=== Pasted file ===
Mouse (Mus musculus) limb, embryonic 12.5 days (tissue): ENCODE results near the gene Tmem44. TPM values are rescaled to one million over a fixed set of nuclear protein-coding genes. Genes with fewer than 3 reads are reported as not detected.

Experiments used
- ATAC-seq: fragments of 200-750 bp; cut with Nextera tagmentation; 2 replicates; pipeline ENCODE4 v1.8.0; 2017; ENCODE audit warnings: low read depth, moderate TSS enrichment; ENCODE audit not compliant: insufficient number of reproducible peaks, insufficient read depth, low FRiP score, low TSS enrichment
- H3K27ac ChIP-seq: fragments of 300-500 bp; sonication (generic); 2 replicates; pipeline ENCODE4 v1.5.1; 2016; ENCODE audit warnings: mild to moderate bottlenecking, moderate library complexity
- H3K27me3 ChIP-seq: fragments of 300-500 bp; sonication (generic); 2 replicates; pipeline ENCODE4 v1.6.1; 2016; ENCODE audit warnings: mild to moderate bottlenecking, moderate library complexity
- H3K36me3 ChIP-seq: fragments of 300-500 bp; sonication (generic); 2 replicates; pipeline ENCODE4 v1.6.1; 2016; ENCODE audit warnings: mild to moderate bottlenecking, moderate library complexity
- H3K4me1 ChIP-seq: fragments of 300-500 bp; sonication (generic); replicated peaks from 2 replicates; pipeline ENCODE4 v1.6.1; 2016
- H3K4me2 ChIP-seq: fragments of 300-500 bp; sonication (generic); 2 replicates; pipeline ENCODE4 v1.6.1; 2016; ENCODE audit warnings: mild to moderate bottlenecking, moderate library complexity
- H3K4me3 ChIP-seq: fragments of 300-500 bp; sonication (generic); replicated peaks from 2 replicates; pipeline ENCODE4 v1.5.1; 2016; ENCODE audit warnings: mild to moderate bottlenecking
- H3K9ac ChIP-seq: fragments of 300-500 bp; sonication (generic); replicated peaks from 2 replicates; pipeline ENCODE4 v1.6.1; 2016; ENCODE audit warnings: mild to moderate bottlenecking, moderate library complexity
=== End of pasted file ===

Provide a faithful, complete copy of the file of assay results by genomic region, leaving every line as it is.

Mouse (Mus musculus) limb, embryonic 12.5 days (tissue): ENCODE results near the gene Tmem44. TPM values are rescaled to one million over a fixed set of nuclear protein-coding genes. Genes with fewer than 3 reads are reported as not detected.

Experiments used
- ATAC-seq: fragments of 200-750 bp; cut with Nextera tagmentation; 2 replicates; pipeline ENCODE4 v1.8.0; 2017; ENCODE audit warnings: low read depth, moderate TSS enrichment; ENCODE audit not compliant: insufficient number of reproducible peaks, insufficient read depth, low FRiP score, low TSS enrichment
- H3K27ac ChIP-seq: fragments of 300-500 bp; sonication (generic); 2 replicates; pipeline ENCODE4 v1.5.1; 2016; ENCODE audit warnings: mild to moderate bottlenecking, moderate library complexity
- H3K27me3 ChIP-seq: fragments of 300-500 bp; sonication (generic); 2 replicates; pipeline ENCODE4 v1.6.1; 2016; ENCODE audit warnings: mild to moderate bottlenecking, moderate library complexity
- H3K36me3 ChIP-seq: fragments of 300-500 bp; sonication (generic); 2 replicates; pipeline ENCODE4 v1.6.1; 2016; ENCODE audit warnings: mild to moderate bottlenecking, moderate library complexity
- H3K4me1 ChIP-seq: fragments of 300-500 bp; sonication (generic); replicated peaks from 2 replicates; pipeline ENCODE4 v1.6.1; 2016
- H3K4me2 ChIP-seq: fragments of 300-500 bp; sonication (generic); 2 replicates; pipeline ENCODE4 v1.6.1; 2016; ENCODE audit warnings: mild to moderate bottlenecking, moderate library complexity
- H3K4me3 ChIP-seq: fragments of 300-500 bp; sonication (generic); replicated peaks from 2 replicates; pipeline ENCODE4 v1.5.1; 2016; ENCODE audit warnings: mild to moderate bottlenecking
- H3K9ac ChIP-seq: fragments of 300-500 bp; sonication (generic); replicated peaks from 2 replicates; pipeline ENCODE4 v1.6.1; 2016; ENCODE audit warnings: mild to moderate bottlenecking, moderate library complexity